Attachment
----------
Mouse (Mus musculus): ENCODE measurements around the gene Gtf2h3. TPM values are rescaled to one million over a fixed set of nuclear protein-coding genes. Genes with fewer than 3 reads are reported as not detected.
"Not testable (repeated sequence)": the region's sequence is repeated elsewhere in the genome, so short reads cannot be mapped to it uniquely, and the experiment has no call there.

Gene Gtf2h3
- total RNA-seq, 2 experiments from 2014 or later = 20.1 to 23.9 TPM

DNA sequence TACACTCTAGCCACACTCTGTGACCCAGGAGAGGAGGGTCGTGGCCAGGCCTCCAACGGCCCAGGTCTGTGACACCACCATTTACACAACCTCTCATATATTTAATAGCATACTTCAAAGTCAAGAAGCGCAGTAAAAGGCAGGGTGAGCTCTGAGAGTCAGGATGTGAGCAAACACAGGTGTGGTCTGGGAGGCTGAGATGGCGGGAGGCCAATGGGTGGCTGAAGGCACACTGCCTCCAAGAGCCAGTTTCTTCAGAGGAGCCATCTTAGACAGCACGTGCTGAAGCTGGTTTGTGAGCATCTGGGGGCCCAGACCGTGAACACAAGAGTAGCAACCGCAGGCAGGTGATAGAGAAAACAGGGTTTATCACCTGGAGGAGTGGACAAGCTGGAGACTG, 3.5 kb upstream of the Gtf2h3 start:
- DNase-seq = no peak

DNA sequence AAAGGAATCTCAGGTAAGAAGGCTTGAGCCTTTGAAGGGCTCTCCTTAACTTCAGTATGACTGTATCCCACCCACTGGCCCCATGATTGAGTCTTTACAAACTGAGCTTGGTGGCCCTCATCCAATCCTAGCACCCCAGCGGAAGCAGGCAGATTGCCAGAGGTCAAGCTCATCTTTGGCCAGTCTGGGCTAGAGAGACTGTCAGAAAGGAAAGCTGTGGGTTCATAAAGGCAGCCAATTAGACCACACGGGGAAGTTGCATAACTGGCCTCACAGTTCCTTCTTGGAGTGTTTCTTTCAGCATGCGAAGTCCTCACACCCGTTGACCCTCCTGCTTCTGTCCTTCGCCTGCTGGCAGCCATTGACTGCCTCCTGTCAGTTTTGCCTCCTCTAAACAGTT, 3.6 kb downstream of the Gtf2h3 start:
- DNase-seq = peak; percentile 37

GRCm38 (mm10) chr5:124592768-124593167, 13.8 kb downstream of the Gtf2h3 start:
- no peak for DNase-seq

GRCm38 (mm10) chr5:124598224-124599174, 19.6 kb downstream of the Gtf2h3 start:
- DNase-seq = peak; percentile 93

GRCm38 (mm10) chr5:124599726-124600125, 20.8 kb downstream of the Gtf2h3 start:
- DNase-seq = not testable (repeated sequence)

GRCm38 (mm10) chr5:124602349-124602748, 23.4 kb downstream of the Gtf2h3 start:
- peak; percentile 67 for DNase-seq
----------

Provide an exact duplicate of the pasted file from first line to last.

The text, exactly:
Mouse (Mus musculus): ENCODE measurements around the gene Gtf2h3. TPM values are rescaled to one million over a fixed set of nuclear protein-coding genes. Genes with fewer than 3 reads are reported as not detected.
"Not testable (repeated sequence)": the region's sequence is repeated elsewhere in the genome, so short reads cannot be mapped to it uniquely, and the experiment has no call there.

Gene Gtf2h3
- total RNA-seq, 2 experiments from 2014 or later = 20.1 to 23.9 TPM

DNA sequence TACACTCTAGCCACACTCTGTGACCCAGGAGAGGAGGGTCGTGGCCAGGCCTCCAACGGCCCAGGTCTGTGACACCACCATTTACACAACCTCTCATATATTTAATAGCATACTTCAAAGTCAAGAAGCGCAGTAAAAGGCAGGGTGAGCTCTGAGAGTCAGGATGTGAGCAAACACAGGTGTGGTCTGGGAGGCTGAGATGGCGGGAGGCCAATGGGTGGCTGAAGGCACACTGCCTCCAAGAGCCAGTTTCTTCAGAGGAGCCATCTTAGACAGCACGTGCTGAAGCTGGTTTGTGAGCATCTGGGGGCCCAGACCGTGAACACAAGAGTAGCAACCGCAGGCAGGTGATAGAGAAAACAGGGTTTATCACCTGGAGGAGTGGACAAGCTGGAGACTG, 3.5 kb upstream of the Gtf2h3 start:
- DNase-seq = no peak

DNA sequence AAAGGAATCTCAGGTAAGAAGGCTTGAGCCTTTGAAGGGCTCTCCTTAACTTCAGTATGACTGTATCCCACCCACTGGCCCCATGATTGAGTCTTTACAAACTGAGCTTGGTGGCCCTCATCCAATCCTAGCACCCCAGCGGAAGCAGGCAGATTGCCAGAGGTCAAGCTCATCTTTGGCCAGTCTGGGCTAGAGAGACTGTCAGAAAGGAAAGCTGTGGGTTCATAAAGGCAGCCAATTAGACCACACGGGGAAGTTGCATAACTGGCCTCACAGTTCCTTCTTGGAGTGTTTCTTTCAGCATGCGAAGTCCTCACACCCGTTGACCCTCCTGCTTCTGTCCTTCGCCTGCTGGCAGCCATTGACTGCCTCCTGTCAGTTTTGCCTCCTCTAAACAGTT, 3.6 kb downstream of the Gtf2h3 start:
- DNase-seq = peak; percentile 37

GRCm38 (mm10) chr5:124592768-124593167, 13.8 kb downstream of the Gtf2h3 start:
- no peak for DNase-seq

GRCm38 (mm10) chr5:124598224-124599174, 19.6 kb downstream of the Gtf2h3 start:
- DNase-seq = peak; percentile 93

GRCm38 (mm10) chr5:124599726-124600125, 20.8 kb downstream of the Gtf2h3 start:
- DNase-seq = not testable (repeated sequence)

GRCm38 (mm10) chr5:124602349-124602748, 23.4 kb downstream of the Gtf2h3 start:
- peak; percentile 67 for DNase-seq